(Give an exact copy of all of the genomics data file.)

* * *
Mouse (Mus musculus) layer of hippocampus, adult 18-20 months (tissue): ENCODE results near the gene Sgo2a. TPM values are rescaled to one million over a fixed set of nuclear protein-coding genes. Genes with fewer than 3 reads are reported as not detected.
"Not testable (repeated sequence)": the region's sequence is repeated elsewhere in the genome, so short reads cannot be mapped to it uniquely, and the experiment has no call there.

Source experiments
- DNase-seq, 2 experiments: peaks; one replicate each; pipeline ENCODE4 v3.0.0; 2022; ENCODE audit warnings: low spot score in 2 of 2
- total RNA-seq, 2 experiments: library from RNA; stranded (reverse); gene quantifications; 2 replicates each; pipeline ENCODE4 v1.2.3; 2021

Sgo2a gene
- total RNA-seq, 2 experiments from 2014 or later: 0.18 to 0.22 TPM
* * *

Mouse (Mus musculus) layer of hippocampus, adult 18-20 months (tissue): ENCODE results near the gene Sgo2a. TPM values are rescaled to one million over a fixed set of nuclear protein-coding genes. Genes with fewer than 3 reads are reported as not detected.
"Not testable (repeated sequence)": the region's sequence is repeated elsewhere in the genome, so short reads cannot be mapped to it uniquely, and the experiment has no call there.

Source experiments
- DNase-seq, 2 experiments: peaks; one replicate each; pipeline ENCODE4 v3.0.0; 2022; ENCODE audit warnings: low spot score in 2 of 2
- total RNA-seq, 2 experiments: library from RNA; stranded (reverse); gene quantifications; 2 replicates each; pipeline ENCODE4 v1.2.3; 2021

Sgo2a gene
- total RNA-seq, 2 experiments from 2014 or later: 0.18 to 0.22 TPM